Massive spoilers within.
The setting for the book is that humanity has recently turned the planet of Hobbs Land into a quiet agricultural colony. It was previously occupied by a placid species called the Owlbrit, who moved about on detachable tentacles and left it dotted with small circular temples. A few of the inhabitants of Settlement One have taken up the Owlbrit custom of leaving small sacrifices of mouselike creatures, a practice recommended by the last surviving member of the species when a linguist asks whether such sacrifices are necessary:
“Not necessary,” the Old One had scraped with his horn-tipped tentacles in a husky whisper. “What is necessary? Is life necessary? Necessary to what? No, sacrifice is not necessary, it is only recommended. It is a way, a convenience, a kindness.”
Birribat Shum, one of the settlers who has helped keep up the temple, dies. His companions, without clearly being able to say why, decide to bury him nearby. And then, very gradually, things start to change. The children start rebuilding a ruined Owlbrit temple. The people of Settlement One are calmer, happier; their productivity goes up. No one really talks about it, but one day a group goes out to where Shum is buried and digs up the gravesite. His body has been replaced by a heavy mass of fungus that spreads out through the earth in fine filaments. Most of it they place in the rebuilt temple, but one girl carefully cuts out fifteen hand-size pieces. Then, whenever a burial is being conducted in another settlement, someone slips one of the fungal pieces into the grave – and that settlement grows more peaceful and productive, too. So it spreads, the filaments growing underground and being transplanted. Everywhere it spreads, people start building round temples and offering small sacrifices, and the natural world bursts forth with massive groves and forgotten species.
There is more, including actual characters and an actual plot, but the Hobbs Land Gods have stuck with me, in part, for their humble simplicity. They don’t give orders, they don’t make demands, they don’t try to change people all that much. Tepper works mostly by indirection; we see what people who have been in contact with the dust-like filaments do, but they avoid talking too much about it.
As best I can glean, most of the time, these “gods” only ever do two things. First, they tell people things it would be useful for them to know – an irrigation ditch needs mending, your co-worker needs a wrench, the gods will spread if transplanted to other planets. As one character puts it:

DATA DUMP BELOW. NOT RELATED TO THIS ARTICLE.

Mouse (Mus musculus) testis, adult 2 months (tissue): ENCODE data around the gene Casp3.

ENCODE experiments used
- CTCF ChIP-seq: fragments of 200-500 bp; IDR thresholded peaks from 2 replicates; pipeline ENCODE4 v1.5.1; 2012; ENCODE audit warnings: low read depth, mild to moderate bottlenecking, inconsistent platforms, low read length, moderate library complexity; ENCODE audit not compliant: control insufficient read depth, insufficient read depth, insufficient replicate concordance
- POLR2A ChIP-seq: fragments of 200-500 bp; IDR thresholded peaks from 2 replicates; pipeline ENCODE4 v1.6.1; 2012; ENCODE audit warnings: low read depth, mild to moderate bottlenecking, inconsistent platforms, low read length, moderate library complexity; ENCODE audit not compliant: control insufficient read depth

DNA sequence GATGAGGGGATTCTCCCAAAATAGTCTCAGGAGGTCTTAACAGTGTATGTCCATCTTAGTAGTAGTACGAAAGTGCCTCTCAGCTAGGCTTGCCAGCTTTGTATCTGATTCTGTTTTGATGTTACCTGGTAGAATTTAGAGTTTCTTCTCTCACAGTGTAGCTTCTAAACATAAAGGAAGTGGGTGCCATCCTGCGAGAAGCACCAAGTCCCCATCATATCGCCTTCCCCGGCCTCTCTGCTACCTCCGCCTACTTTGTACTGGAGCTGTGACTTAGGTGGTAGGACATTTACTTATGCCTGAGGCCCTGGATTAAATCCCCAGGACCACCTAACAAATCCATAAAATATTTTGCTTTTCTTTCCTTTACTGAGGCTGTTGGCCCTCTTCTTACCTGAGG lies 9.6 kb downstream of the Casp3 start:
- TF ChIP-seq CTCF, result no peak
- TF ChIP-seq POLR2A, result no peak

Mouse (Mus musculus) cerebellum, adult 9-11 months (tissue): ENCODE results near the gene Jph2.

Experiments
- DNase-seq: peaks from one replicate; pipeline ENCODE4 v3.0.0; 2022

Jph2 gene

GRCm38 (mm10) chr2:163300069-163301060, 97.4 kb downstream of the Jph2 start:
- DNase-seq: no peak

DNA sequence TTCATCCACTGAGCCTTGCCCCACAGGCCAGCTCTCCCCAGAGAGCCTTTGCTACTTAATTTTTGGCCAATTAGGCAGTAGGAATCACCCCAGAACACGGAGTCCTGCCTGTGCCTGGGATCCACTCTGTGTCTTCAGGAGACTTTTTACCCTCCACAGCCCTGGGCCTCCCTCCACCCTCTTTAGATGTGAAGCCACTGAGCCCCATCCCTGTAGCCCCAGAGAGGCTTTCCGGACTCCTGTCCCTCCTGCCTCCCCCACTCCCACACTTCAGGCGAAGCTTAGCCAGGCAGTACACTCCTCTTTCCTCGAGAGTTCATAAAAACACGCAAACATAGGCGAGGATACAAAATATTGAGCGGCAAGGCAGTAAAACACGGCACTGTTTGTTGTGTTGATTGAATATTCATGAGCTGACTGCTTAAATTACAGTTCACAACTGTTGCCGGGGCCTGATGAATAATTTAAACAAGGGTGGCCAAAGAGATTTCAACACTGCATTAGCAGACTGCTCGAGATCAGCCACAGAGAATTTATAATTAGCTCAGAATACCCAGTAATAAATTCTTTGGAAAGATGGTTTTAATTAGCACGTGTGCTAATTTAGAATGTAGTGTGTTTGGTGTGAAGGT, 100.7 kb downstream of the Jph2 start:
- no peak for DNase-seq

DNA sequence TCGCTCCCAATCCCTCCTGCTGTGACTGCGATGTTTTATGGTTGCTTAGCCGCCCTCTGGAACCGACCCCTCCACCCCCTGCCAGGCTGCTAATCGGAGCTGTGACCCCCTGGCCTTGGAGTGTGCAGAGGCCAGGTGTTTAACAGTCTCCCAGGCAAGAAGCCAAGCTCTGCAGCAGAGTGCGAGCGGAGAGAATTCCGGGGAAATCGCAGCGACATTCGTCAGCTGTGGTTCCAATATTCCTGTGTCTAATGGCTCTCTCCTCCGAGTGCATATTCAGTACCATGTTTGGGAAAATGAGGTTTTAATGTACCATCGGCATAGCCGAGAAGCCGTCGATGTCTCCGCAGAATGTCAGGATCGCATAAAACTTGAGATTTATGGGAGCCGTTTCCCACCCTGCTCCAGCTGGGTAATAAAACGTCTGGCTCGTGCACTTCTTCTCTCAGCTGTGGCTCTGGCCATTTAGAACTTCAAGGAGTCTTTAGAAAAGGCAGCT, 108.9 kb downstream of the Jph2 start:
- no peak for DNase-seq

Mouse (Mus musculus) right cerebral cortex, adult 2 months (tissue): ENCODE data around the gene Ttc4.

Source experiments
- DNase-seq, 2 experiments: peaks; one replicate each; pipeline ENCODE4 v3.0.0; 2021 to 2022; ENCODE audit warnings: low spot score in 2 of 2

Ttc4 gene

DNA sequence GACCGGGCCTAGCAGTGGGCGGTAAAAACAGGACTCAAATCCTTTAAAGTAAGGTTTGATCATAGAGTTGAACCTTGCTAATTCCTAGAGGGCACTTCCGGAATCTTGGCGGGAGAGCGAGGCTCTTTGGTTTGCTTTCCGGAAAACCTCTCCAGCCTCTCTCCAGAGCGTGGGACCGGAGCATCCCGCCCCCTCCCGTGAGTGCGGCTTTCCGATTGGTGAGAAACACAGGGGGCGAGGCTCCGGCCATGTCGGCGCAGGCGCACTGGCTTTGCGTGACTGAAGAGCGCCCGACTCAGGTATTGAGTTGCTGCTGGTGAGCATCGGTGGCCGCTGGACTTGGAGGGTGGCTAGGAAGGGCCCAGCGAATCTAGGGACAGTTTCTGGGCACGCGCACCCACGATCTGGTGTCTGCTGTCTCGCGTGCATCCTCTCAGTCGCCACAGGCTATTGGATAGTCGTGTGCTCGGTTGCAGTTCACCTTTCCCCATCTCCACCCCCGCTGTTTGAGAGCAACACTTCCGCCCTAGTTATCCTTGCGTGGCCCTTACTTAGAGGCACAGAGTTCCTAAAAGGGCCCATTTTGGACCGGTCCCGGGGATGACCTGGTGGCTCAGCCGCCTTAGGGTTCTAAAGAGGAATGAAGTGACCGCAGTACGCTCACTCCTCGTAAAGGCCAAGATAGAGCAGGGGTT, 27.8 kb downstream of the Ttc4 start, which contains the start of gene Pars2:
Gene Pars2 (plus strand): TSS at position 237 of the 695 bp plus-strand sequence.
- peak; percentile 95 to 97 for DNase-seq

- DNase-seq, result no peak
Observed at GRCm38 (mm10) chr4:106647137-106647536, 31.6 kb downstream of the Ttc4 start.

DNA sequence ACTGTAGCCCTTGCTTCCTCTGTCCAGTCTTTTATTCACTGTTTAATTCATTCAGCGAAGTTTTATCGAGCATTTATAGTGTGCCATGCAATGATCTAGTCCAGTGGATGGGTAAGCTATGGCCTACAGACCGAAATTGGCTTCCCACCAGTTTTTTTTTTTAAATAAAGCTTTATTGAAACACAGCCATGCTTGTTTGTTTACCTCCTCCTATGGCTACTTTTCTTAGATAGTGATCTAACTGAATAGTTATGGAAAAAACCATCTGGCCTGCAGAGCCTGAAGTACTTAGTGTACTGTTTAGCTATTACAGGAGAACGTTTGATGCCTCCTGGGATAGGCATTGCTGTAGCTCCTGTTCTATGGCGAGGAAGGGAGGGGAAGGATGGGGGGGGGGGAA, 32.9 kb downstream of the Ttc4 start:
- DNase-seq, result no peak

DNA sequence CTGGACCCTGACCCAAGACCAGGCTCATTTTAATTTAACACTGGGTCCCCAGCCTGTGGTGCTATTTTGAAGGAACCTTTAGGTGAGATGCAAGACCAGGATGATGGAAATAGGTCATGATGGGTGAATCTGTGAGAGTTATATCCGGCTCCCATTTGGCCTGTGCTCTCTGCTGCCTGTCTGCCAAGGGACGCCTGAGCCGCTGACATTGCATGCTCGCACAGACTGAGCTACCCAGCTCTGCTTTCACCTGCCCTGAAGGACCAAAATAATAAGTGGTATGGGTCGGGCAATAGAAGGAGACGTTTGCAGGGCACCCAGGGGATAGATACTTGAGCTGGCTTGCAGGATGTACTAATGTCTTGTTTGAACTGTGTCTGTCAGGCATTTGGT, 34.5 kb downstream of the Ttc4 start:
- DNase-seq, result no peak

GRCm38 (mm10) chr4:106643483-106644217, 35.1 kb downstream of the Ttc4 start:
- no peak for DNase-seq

I know some things. They come to me solid, like pieces of wood, all carved to fit and nailed down. I just know, and I open my mouth and out it comes, and that’s that. No questions, no hesitations.
And second, they make people less afraid. Not of everything: if a harvesting machine is bearing down on you, the gods won’t stop you from running. Just of the things one shouldn’t really fear: unfamiliar customs, other people’s affairs that aren’t your concern, the intentions of people who mean no harm.
That’s it. For most people, the Hobbs Land Gods provide a simple, sensible, way of living better. They calm down a bit, they cooperate more, they go on for the most part as they have before. But conflict basically disappears, along with pointless destruction. And why not? Before you even think about raising a hand, you know that wouldn’t be a very good idea. So you don’t. You chose not to; you still have your free will. You simply knew enough and were unafraid enough not even to be tempted. For a few people, who prize their independence, or power, or a jealous grabbiness, something about Hobbs Land feels off: they’re uncomfortable, and they leave, which everyone agrees is for the best. What they leave behind is, as I said, a utopia.
Of course, the limits of human knowledge and the limits of human psychology are no minor matters. But out of all the things one might think in need of reform in the human condition, these are lesser changes than most other utopias depend on. If we knew a little more and feared a little less, everything really might work out all right.
I first read Raising the Stones in the spring of 1993. It has always been bound up for me with what I see as the redemptive potential of the Internet – if not quite literally, than perhaps thematically. The Internet, after all, is another almost-living network that spreads everywhere human hands carry it. It whispers needed knowledge in our ears, and maybe just maybe it might help soothe our unnecessary fears. The Internet we have is not so good at that, but the Internet we might have – the Internet we can imagine – the Internet we need – could be better.
For now, the Hobbs Land Gods remain the stuff of speculative fiction. But I carry the distant and unlikely hope that some day they may be made real. I will plant it where it might take root, and raise up the stones to make a home from which they may spread. It is a way, a convenience, a kindness.
SODOR – Confusion and delay reigned on the North Western Railway today after its Controller, Sir Bertram Topham Hatt, was crushed beneath a tank engine while reviewing switchyard operations late on Saturday. Authorities were not immediately able to determine whether Sir Hatt’s death was simply the latest misfortune for this notoriously accident-prone railway system or should be classed as a suicide. The Railway has been in dire financial straits following a series of serious accidents over the last few years, including numerous collisions, fires, derailments, and, in one spectacularly unfortunate incident, the destruction of a chocolate factory by a runaway train. Family friend Alicia Botti said that Sir Hatt had been despondent since the Railway’s insurers cancelled its property and liability coverage in October, and that he despaired of ever being really useful to society again.